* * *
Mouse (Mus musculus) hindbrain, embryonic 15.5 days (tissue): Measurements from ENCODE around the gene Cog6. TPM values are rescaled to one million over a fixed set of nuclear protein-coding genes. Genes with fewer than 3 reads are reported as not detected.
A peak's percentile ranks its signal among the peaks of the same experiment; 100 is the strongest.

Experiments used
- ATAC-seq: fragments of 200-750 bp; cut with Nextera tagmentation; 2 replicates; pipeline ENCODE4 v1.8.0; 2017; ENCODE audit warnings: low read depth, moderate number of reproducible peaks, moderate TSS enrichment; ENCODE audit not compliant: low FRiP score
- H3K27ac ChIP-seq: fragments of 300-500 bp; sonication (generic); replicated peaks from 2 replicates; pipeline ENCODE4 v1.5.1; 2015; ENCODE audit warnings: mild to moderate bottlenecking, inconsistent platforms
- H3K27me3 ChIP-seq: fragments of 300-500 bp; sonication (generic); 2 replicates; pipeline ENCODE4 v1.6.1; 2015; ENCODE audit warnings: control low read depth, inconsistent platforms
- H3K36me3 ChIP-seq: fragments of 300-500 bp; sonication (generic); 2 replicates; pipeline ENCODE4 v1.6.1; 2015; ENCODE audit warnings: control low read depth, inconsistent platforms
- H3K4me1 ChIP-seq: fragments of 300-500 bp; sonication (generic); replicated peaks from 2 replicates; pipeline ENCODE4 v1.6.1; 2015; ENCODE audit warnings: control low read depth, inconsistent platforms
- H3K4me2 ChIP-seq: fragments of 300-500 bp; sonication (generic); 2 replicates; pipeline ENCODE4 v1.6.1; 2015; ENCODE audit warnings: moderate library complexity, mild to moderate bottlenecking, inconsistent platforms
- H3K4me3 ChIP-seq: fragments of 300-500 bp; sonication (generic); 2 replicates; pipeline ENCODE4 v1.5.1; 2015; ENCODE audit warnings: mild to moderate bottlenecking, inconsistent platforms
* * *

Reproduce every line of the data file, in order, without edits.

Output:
Mouse (Mus musculus) hindbrain, embryonic 15.5 days (tissue): Measurements from ENCODE around the gene Cog6. TPM values are rescaled to one million over a fixed set of nuclear protein-coding genes. Genes with fewer than 3 reads are reported as not detected.
A peak's percentile ranks its signal among the peaks of the same experiment; 100 is the strongest.

Experiments used
- ATAC-seq: fragments of 200-750 bp; cut with Nextera tagmentation; 2 replicates; pipeline ENCODE4 v1.8.0; 2017; ENCODE audit warnings: low read depth, moderate number of reproducible peaks, moderate TSS enrichment; ENCODE audit not compliant: low FRiP score
- H3K27ac ChIP-seq: fragments of 300-500 bp; sonication (generic); replicated peaks from 2 replicates; pipeline ENCODE4 v1.5.1; 2015; ENCODE audit warnings: mild to moderate bottlenecking, inconsistent platforms
- H3K27me3 ChIP-seq: fragments of 300-500 bp; sonication (generic); 2 replicates; pipeline ENCODE4 v1.6.1; 2015; ENCODE audit warnings: control low read depth, inconsistent platforms
- H3K36me3 ChIP-seq: fragments of 300-500 bp; sonication (generic); 2 replicates; pipeline ENCODE4 v1.6.1; 2015; ENCODE audit warnings: control low read depth, inconsistent platforms
- H3K4me1 ChIP-seq: fragments of 300-500 bp; sonication (generic); replicated peaks from 2 replicates; pipeline ENCODE4 v1.6.1; 2015; ENCODE audit warnings: control low read depth, inconsistent platforms
- H3K4me2 ChIP-seq: fragments of 300-500 bp; sonication (generic); 2 replicates; pipeline ENCODE4 v1.6.1; 2015; ENCODE audit warnings: moderate library complexity, mild to moderate bottlenecking, inconsistent platforms
- H3K4me3 ChIP-seq: fragments of 300-500 bp; sonication (generic); 2 replicates; pipeline ENCODE4 v1.5.1; 2015; ENCODE audit warnings: mild to moderate bottlenecking, inconsistent platforms